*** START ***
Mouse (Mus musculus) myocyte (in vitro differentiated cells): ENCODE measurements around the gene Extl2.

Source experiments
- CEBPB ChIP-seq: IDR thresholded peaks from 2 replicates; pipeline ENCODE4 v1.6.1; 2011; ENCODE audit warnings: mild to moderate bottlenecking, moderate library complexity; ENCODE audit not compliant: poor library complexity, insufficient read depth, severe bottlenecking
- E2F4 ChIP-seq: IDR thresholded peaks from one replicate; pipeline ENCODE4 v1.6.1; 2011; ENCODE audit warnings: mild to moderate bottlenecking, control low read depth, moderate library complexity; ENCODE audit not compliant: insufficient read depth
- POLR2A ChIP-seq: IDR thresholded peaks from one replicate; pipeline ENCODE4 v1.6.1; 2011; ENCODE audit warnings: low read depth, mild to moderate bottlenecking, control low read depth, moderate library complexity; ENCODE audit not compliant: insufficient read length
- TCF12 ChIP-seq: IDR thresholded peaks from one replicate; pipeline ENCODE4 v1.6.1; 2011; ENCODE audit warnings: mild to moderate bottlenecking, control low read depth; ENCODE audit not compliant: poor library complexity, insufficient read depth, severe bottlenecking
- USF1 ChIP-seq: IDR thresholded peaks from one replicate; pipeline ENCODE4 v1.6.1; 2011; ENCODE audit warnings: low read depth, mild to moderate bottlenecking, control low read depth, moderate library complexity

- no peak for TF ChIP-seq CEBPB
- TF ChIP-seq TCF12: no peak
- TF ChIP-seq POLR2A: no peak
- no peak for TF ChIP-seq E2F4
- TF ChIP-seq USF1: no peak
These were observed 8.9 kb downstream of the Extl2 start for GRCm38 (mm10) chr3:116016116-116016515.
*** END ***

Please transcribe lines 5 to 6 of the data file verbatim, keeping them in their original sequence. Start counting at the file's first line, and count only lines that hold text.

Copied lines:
- POLR2A ChIP-seq: IDR thresholded peaks from one replicate; pipeline ENCODE4 v1.6.1; 2011; ENCODE audit warnings: low read depth, mild to moderate bottlenecking, control low read depth, moderate library complexity; ENCODE audit not compliant: insufficient read length
- TCF12 ChIP-seq: IDR thresholded peaks from one replicate; pipeline ENCODE4 v1.6.1; 2011; ENCODE audit warnings: mild to moderate bottlenecking, control low read depth; ENCODE audit not compliant: poor library complexity, insufficient read depth, severe bottlenecking